can't we find names from different tables according to their cardIds? –  Figen Güngör Dec 27 '12 at 19:52
    
Perhaps you could include sample starting data, and your desired results? –  Clockwork-Muse Dec 27 '12 at 20:00
    
I edited my question. Can you look at it now, please? –  Figen Güngör Dec 27 '12 at 20:10
1  
Yeah, the information you've added helps. There's still issues with your schema design though - I'd still be wanting an Individual table. Other notes - your date/time columns in PaymentDevice (which isn't what the table actually holds) should be a single timestamp-type column. Even if orderNo is monotonically increasing, I'd prefer working with those columns for 'first' sales. I'm assuming that Card.userType refers to personnel/student, and is the actual text; if so, that's dangerous de-normalization, and should be avoided. The digits used in Card seem way too low, all columns. –  Clockwork-Muse Dec 27 '12 at 20:35
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2 Answers

up vote 1 down vote accepted
SELECT *
FROM Personel p INNER JOIN Student s 
ON p.PersonnelCardId = s.StudentCardId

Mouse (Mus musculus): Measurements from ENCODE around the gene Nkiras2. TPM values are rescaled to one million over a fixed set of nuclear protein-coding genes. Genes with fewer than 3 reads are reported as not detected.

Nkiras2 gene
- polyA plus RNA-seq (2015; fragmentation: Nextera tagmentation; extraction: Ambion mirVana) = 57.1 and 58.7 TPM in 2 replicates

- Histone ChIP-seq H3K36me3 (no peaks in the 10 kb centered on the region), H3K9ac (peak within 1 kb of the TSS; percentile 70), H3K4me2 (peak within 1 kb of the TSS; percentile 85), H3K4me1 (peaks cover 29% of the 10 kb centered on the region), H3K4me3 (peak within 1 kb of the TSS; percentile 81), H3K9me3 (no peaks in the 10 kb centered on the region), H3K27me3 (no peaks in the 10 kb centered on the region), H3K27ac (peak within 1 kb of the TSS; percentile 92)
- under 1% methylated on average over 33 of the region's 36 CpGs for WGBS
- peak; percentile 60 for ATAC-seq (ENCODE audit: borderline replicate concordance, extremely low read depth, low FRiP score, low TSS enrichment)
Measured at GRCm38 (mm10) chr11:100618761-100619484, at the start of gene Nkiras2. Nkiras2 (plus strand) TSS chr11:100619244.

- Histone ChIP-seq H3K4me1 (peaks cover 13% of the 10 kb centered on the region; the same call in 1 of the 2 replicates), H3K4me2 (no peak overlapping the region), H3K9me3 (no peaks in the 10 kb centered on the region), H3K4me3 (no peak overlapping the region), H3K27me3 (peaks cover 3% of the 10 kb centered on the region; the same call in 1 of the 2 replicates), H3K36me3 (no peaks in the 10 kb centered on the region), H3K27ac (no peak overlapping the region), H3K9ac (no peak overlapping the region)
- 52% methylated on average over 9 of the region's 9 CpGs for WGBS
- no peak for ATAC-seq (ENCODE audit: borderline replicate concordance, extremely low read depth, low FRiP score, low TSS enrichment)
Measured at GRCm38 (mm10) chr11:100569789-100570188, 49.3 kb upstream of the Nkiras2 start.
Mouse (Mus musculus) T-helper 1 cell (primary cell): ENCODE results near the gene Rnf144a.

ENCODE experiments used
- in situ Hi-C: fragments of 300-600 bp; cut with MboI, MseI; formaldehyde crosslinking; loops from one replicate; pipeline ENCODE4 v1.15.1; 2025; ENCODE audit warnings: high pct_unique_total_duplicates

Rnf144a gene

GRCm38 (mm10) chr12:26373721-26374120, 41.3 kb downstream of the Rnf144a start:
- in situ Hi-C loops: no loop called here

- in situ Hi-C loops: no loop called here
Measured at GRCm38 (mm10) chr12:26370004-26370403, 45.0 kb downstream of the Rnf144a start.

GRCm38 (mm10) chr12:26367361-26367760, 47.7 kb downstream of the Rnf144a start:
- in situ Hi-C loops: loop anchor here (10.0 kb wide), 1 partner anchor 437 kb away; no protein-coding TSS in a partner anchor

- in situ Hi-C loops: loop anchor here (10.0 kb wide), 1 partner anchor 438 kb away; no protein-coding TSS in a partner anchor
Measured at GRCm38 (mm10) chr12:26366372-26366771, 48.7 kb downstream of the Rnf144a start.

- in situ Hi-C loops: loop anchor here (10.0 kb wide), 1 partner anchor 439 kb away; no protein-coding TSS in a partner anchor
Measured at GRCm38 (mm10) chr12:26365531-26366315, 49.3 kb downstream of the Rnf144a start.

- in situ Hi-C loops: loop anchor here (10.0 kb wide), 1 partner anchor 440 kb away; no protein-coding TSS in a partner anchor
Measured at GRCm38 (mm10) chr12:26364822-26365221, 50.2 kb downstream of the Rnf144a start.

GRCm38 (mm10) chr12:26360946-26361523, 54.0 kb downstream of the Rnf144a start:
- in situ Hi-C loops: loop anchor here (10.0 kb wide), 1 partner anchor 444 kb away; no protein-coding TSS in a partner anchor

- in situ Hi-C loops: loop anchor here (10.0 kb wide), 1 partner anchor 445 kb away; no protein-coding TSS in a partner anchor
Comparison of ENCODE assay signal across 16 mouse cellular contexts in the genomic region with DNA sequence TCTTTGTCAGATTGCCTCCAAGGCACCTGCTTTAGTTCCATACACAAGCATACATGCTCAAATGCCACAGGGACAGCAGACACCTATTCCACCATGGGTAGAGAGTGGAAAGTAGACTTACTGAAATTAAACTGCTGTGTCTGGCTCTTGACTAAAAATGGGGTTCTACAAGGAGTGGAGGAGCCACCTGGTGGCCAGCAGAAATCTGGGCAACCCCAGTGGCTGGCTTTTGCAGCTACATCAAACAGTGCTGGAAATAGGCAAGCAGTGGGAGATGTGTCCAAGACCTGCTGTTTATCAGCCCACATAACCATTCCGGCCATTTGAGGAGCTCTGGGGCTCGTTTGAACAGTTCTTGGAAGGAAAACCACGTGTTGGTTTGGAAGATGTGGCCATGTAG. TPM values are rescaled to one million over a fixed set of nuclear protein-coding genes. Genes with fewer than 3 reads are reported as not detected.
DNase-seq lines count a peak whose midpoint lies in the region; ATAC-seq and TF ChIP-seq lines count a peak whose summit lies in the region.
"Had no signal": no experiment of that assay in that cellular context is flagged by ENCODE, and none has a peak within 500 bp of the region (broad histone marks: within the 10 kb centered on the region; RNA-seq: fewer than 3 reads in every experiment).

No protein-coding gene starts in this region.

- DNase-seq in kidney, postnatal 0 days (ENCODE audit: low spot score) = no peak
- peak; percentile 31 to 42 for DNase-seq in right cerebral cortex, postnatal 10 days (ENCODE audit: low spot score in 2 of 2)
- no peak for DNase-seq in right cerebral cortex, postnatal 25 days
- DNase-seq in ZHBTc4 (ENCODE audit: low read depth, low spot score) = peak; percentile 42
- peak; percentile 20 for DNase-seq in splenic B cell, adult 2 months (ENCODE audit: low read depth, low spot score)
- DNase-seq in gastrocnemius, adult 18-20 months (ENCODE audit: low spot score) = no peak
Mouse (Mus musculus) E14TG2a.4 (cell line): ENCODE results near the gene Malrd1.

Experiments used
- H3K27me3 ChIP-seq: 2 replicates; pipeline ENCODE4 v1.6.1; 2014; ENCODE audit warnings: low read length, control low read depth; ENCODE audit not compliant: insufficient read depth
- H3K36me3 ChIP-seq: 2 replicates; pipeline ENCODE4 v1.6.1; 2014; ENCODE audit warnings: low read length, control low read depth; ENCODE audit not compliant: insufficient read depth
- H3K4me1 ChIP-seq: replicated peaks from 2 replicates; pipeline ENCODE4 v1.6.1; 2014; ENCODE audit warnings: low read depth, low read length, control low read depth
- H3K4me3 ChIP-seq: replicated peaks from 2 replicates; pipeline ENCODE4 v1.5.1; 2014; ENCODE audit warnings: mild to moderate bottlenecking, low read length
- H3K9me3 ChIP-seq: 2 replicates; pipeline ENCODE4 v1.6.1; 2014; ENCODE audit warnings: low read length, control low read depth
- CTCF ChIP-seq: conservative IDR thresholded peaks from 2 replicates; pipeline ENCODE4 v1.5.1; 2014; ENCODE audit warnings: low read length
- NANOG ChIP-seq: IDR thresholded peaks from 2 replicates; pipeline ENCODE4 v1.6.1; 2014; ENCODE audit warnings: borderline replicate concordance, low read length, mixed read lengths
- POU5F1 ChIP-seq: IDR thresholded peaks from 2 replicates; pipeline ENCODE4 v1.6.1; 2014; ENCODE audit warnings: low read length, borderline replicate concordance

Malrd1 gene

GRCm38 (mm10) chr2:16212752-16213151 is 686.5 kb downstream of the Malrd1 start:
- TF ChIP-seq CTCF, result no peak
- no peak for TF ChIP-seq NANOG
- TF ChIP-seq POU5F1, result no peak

INNER JOIN ReturnedQuery rq
ON rq.CardId = p.PersonnelCardId

updated:

    SELECT p.PersonnelName, rq.CardId
    FROM Personel p INNER JOIN ReturnedQuery rq
    ON rq.CardId = p.PersonnelCardId 

    UNION

    SELECT s.StudentName, rq.Cardid
    FROM Student s INNER JOIN ReturnedQuery rq 
    ON s.StudentCardId = rq.Cardid 
share|improve this answer
    
why do you compare p.PersonnelCardId = s.StudentCardId? They are different. –  Figen Güngör Dec 27 '12 at 19:50
    
how about the updated one? –  urlreader Dec 27 '12 at 20:12
    
I love you, urlreader. =) –  Figen Güngör Dec 27 '12 at 20:26
    
But cardId order is broken in that case, how to fix this? –  Figen Güngör Dec 27 '12 at 20:38
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Your original query is actually pretty fragile. I'd rewrite it like so (and added the needed joins):

WITH First_Daily_Purchase as (SELECT chargedCardId,
                                     MIN(payDevTime) as payDevTime, 
                                     MIN(orderNo) as orderNo
                              FROM PaymentDevice
                              WHERE payDevDate >=